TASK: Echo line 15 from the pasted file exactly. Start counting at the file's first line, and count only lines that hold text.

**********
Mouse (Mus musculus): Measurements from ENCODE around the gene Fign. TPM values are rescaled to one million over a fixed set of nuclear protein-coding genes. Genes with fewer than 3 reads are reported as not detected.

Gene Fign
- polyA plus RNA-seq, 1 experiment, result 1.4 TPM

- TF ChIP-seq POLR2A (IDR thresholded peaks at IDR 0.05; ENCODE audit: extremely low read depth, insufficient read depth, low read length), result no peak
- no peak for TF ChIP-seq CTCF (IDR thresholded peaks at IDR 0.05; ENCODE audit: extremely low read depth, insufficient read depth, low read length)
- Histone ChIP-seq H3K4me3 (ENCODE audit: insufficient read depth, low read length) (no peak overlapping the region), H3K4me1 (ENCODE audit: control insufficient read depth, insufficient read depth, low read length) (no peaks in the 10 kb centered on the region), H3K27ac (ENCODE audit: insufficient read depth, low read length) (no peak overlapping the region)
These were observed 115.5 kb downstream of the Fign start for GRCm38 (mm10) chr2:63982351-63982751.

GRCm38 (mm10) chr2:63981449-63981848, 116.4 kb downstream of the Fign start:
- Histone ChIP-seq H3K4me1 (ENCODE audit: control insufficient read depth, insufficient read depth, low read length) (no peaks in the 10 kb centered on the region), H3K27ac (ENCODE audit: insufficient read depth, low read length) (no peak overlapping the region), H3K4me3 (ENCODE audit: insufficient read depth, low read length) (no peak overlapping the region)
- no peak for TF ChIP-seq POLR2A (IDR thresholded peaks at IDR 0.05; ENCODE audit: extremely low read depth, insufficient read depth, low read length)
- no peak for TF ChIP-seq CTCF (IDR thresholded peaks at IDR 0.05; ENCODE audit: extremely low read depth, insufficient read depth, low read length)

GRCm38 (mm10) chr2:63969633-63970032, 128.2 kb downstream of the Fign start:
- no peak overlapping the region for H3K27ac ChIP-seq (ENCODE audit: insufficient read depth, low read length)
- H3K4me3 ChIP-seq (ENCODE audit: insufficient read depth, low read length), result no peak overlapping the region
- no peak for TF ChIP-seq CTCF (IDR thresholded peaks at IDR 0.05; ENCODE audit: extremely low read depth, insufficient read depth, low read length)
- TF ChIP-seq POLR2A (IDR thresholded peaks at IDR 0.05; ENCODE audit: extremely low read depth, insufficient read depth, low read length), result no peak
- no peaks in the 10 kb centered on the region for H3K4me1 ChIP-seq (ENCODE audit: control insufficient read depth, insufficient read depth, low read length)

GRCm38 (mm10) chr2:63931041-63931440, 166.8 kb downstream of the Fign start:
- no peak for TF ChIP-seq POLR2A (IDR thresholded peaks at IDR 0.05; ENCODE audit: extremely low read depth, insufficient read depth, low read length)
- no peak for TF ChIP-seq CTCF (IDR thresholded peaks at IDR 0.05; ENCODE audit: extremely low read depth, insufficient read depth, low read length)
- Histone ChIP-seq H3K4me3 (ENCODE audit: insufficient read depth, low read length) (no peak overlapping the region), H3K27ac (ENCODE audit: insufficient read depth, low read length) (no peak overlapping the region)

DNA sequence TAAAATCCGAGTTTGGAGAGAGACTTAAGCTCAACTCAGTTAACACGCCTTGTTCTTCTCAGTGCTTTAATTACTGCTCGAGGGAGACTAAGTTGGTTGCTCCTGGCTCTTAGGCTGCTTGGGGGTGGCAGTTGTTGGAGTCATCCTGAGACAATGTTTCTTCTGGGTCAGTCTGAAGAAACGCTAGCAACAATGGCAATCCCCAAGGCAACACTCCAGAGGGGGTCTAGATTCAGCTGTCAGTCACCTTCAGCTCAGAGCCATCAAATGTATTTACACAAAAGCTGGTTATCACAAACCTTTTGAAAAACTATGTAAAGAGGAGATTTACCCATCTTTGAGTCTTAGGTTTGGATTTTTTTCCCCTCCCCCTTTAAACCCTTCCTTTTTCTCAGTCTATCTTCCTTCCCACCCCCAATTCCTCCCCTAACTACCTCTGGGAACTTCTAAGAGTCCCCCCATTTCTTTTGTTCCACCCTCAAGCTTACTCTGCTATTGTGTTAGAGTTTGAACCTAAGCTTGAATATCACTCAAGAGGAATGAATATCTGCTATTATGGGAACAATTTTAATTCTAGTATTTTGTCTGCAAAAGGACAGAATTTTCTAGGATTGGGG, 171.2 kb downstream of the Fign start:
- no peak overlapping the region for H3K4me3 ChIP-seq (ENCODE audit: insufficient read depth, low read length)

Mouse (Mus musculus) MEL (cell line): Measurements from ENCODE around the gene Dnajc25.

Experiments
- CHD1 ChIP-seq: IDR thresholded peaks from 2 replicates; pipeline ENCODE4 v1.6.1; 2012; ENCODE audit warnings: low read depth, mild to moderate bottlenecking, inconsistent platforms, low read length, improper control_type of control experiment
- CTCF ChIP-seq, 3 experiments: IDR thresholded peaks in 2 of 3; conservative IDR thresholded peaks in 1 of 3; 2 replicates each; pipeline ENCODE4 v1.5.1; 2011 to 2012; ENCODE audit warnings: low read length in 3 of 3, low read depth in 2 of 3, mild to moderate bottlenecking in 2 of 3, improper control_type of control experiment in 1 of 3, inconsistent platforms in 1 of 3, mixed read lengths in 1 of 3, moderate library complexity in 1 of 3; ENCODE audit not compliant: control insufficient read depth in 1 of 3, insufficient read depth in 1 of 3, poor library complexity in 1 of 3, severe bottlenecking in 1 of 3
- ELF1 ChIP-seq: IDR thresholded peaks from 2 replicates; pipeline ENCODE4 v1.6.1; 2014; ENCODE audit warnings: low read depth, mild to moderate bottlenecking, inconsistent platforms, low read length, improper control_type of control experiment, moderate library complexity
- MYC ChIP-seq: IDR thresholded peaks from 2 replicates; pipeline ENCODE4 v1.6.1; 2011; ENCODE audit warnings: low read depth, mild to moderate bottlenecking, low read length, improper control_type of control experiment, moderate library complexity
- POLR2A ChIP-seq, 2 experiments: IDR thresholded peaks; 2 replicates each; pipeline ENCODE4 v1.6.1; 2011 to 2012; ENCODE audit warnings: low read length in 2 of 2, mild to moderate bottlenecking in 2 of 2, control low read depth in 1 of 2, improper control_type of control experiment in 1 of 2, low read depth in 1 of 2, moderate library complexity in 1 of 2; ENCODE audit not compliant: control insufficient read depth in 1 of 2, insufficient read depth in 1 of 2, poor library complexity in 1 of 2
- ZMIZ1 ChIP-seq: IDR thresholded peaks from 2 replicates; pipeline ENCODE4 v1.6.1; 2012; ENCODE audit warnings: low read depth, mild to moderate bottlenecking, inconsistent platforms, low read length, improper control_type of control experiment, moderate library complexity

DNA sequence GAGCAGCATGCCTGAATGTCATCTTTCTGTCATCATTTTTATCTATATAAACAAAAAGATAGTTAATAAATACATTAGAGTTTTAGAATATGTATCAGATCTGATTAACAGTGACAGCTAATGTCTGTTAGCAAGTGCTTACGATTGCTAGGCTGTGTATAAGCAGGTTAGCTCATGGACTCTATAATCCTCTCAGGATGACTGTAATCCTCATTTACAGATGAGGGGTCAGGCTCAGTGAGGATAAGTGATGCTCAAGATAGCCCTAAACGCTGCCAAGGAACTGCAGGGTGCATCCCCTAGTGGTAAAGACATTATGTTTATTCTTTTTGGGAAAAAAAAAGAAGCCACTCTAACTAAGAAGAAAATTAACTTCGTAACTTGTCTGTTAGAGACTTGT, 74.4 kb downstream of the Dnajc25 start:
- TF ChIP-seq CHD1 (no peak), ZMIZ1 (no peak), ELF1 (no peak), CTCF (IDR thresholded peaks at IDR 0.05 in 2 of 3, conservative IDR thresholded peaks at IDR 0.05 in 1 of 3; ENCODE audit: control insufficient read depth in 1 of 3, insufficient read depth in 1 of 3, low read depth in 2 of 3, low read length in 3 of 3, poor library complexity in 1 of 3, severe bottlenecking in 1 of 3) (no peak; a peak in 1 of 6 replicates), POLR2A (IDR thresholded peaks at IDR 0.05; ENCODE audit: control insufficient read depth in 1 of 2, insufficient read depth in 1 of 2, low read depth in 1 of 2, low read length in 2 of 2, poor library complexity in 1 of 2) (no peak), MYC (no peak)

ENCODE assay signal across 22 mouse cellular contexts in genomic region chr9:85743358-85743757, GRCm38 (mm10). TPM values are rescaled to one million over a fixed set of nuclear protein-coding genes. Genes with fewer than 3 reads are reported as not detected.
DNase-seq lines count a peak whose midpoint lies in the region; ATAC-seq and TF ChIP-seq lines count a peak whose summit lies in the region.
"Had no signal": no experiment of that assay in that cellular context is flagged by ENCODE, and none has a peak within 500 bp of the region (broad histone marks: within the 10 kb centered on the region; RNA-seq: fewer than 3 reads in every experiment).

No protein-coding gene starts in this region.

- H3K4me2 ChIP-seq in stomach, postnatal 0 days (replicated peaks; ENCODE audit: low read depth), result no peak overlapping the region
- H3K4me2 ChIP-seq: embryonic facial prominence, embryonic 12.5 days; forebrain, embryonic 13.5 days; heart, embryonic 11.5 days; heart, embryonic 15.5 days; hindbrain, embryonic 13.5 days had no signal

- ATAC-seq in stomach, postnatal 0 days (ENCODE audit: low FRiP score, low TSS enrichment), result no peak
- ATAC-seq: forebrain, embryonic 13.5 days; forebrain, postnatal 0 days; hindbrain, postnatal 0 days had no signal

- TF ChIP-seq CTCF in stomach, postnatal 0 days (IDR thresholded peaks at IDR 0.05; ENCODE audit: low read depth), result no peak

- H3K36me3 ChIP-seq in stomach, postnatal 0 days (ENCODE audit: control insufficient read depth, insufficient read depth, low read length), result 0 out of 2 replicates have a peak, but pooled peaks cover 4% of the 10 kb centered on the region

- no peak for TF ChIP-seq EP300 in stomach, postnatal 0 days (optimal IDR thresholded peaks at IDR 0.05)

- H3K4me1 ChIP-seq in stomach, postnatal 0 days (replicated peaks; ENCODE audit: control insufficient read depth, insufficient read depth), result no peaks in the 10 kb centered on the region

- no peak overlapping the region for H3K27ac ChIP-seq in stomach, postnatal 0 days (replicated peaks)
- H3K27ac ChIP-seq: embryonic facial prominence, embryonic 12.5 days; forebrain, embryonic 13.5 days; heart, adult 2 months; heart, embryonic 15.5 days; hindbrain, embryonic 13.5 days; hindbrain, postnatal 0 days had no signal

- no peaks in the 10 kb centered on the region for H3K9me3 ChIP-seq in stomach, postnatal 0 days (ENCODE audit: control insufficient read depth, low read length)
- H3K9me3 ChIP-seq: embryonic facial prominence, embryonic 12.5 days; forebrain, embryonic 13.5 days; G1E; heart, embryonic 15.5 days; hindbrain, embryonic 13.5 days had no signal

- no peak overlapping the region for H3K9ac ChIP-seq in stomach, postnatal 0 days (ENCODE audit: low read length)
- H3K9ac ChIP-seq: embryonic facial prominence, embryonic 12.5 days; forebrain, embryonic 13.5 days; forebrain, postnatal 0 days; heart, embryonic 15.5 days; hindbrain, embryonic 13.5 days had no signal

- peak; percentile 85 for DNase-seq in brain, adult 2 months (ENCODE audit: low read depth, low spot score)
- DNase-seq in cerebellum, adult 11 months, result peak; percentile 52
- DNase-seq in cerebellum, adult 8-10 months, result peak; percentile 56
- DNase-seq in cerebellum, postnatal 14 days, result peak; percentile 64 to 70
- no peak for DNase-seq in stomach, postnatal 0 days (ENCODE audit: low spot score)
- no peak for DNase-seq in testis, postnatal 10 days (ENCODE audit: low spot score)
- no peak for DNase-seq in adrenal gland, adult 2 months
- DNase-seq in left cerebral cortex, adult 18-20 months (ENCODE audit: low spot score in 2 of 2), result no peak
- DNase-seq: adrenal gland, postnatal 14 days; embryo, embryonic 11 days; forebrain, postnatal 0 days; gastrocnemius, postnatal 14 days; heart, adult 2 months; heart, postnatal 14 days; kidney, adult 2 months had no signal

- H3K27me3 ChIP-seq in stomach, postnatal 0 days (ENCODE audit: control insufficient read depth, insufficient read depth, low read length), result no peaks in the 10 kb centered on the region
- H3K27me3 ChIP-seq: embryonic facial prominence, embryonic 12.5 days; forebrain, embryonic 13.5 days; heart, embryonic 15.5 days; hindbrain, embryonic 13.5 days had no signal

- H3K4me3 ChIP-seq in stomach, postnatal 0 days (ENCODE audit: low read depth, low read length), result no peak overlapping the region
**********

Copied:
- no peak for TF ChIP-seq CTCF (IDR thresholded peaks at IDR 0.05; ENCODE audit: extremely low read depth, insufficient read depth, low read length)